There is no color bright enough to capture the energy and unflappable spirit of this pop star-to-be's empowering directive to take charge of your own destiny.
Jason Derulo, "Want To Want Me"
The pop-loving R&B star often works hard to convince you of his sleazy bona fides, but he finds an easy, bubbly groove in this candid come-on.
Lunchmoney Lewis, "Bills"
Louis Jordan meets Fatboy Slim in this raucous lament about being broke by Miami native Lewis, a songwriter-to-the-stars turned ebullient frontman.
Meg Mac, "Roll Up Your Sleeves"
The young Australian singer makes her pitch for pop stardom with a sparkly, cooing bit of slow-burning, radio-friendly uplift.
Don't be deceived by the the title: This is a song appropriate for steamy nights in the bedroom, not early morning trips to Starbucks
Neon Indian, "Annie"
The pop equivalent of a trip to the waterslide park: splashy, noisy, a little bit overwhelming and totally essential when it gets hot outside.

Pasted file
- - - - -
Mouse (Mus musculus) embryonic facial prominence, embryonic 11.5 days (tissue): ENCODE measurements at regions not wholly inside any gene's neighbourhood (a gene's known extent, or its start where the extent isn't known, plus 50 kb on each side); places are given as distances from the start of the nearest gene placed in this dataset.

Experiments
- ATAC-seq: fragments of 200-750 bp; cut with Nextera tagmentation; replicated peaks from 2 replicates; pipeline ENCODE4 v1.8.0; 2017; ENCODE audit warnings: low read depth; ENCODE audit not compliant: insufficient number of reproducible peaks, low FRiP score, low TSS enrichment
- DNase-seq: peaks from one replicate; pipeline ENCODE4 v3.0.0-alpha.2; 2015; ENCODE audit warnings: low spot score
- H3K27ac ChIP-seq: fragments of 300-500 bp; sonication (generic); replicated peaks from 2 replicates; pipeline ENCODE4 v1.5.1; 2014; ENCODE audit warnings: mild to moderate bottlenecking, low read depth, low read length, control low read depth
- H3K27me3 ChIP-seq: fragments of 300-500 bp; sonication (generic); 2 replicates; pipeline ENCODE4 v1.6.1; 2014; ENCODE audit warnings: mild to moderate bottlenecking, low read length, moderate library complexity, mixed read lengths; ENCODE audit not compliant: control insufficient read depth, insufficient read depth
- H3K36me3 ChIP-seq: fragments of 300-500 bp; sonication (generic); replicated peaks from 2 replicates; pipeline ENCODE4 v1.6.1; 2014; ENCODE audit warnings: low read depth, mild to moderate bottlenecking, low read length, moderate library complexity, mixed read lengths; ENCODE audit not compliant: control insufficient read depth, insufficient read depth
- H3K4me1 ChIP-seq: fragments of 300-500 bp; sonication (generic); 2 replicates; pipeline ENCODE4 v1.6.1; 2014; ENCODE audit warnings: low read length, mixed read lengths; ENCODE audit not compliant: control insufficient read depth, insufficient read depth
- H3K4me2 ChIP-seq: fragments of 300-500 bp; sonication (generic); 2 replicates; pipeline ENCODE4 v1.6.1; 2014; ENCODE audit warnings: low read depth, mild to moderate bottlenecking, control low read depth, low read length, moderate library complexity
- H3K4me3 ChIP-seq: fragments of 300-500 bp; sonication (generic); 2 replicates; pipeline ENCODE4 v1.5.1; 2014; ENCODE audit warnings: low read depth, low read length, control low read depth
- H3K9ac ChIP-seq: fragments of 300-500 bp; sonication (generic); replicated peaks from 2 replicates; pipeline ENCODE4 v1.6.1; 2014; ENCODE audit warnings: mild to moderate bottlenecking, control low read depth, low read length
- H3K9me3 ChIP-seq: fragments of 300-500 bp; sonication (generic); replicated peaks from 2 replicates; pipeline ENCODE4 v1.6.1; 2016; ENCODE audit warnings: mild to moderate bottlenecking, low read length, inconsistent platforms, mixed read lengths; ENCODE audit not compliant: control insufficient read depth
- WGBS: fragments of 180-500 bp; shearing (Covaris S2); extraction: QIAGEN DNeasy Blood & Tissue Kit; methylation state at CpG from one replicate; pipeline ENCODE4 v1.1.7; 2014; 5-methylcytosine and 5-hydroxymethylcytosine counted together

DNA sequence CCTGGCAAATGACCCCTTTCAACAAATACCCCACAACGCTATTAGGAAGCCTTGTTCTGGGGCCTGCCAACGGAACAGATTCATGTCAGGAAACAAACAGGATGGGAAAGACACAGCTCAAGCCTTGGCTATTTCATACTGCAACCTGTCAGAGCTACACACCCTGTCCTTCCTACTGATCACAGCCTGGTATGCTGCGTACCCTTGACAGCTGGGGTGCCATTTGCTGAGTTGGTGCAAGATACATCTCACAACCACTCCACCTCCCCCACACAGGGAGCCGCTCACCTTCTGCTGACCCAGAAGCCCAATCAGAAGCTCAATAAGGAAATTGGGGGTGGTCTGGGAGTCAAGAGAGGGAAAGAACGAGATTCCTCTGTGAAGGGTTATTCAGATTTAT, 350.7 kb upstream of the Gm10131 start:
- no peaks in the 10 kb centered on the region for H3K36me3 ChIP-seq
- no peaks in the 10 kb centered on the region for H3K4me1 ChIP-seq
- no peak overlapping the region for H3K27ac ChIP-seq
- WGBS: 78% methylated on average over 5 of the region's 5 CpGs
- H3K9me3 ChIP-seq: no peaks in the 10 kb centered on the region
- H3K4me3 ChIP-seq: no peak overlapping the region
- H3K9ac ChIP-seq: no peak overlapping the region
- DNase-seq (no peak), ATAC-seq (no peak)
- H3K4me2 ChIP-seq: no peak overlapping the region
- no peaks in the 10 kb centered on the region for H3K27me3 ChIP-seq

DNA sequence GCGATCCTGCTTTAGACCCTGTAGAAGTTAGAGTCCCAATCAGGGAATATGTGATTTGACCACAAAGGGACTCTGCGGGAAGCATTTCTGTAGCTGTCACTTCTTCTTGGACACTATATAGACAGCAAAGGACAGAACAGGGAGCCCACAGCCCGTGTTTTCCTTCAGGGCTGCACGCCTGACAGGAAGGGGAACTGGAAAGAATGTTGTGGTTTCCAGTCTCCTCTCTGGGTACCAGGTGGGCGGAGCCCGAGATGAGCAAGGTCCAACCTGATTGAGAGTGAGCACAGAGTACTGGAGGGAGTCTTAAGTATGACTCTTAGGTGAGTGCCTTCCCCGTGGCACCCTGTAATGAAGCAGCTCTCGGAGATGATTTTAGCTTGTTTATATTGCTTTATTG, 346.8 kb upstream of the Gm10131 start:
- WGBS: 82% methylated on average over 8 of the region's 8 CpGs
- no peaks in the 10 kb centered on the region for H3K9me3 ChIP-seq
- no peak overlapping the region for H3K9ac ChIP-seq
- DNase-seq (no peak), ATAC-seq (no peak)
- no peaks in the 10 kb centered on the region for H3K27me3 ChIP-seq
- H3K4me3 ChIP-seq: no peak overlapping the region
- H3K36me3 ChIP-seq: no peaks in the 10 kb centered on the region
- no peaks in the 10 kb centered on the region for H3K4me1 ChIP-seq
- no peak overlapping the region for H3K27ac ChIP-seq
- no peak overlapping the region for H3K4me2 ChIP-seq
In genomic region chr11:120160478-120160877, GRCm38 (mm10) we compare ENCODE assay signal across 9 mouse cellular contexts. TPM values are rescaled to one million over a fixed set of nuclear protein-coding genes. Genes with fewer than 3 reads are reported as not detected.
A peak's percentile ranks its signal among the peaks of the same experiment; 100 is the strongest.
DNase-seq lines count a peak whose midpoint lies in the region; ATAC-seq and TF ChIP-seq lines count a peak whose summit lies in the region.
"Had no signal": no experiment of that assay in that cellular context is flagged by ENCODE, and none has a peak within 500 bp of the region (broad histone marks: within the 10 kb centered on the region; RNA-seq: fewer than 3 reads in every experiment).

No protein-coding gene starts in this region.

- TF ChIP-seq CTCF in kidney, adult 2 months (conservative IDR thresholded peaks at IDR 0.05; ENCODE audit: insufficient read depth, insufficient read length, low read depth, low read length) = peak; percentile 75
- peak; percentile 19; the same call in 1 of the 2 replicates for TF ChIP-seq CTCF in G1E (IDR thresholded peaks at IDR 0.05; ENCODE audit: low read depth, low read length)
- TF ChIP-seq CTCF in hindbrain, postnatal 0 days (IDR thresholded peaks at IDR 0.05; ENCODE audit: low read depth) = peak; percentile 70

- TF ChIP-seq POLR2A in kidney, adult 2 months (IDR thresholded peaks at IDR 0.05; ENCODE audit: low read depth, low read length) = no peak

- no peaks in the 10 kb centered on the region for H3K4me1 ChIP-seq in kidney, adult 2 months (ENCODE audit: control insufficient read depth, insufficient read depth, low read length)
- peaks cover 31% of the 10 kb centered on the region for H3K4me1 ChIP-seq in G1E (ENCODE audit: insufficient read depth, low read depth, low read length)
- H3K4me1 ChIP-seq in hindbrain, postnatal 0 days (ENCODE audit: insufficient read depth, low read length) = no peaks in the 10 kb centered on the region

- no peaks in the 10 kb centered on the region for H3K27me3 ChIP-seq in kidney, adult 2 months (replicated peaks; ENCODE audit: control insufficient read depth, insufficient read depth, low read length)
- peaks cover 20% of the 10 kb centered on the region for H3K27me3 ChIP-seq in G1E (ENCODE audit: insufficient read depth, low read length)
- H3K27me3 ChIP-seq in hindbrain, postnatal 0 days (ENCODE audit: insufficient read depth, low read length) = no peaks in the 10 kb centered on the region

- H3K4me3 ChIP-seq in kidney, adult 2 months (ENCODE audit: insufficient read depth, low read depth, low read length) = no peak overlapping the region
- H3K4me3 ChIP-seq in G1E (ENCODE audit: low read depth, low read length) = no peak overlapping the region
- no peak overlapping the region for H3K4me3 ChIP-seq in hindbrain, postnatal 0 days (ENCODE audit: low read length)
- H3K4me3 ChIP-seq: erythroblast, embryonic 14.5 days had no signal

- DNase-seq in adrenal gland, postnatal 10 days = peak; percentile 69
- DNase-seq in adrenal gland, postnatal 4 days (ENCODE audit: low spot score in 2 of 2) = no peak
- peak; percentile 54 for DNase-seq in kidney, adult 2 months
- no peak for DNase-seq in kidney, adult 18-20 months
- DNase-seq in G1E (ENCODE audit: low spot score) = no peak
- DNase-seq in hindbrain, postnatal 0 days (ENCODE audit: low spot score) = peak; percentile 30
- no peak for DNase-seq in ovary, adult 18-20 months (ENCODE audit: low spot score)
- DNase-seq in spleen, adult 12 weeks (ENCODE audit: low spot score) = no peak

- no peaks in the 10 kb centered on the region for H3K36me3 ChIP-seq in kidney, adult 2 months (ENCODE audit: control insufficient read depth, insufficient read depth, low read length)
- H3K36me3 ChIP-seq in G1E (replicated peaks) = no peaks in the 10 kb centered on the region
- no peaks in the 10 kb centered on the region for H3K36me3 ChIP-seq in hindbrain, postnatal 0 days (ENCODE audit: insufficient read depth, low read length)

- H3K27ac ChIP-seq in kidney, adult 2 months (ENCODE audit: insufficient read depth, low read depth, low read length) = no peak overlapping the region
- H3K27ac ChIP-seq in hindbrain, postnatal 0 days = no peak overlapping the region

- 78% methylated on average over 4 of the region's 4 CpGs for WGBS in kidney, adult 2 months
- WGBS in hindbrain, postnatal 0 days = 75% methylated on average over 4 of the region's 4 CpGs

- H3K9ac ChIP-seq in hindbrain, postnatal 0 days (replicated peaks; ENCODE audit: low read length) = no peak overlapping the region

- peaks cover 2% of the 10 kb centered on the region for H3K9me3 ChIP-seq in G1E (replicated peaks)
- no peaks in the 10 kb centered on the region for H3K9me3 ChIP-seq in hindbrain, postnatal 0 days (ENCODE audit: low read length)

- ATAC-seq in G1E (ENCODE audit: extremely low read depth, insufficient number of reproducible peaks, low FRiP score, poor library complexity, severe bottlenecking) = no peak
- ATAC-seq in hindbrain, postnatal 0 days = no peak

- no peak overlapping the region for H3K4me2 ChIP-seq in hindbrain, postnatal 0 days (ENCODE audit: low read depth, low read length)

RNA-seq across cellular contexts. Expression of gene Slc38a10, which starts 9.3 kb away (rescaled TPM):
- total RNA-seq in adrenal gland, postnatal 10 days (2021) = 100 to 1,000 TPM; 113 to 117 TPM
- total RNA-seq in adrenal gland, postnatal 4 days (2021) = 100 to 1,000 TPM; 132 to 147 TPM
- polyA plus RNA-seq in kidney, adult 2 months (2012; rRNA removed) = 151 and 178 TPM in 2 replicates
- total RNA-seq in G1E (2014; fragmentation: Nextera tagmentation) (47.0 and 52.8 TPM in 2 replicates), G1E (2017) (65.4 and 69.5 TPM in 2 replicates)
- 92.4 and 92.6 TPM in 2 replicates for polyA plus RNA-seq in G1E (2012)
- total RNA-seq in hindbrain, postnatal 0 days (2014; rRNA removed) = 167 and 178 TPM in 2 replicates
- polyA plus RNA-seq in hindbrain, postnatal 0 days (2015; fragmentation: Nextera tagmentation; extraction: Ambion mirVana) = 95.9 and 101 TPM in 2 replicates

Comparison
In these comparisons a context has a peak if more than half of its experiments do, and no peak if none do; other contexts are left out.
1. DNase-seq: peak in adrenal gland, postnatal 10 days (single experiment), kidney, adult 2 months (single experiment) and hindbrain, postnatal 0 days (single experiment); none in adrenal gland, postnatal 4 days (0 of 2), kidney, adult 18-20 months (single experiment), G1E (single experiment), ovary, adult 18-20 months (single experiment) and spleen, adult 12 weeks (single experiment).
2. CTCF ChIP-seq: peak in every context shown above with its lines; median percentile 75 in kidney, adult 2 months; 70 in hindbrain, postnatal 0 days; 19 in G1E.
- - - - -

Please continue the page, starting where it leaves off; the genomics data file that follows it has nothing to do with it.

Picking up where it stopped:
Passion Pit, "Until We Can't (Let's Go)"
The latest pop gem from Michael Angelakos will remain a staple of spin classes for the rest of our lives.
Rich Homie Quan, "Flex (Ooh, Ooh, Ooh)"
A twerk-worthy bounce + the catchiest hook around town = Yet another hit for Mr. Quan.
Rihanna, "B**** Better Have My Money"
Rihanna's career is peppered with pop hits soaring and sweet, but the title here is a clear indication: "B**** Better Have My Money" showcases her more acerbic, assertive side, with intoxicating results.
Say Lou Lou, "Nothing But A Heartbeat"
Twin sisters Elektra and Miranda Kilbey-Jansson make euphoric pop music for the Internet age.
Seinabo Sey, "Hard Time"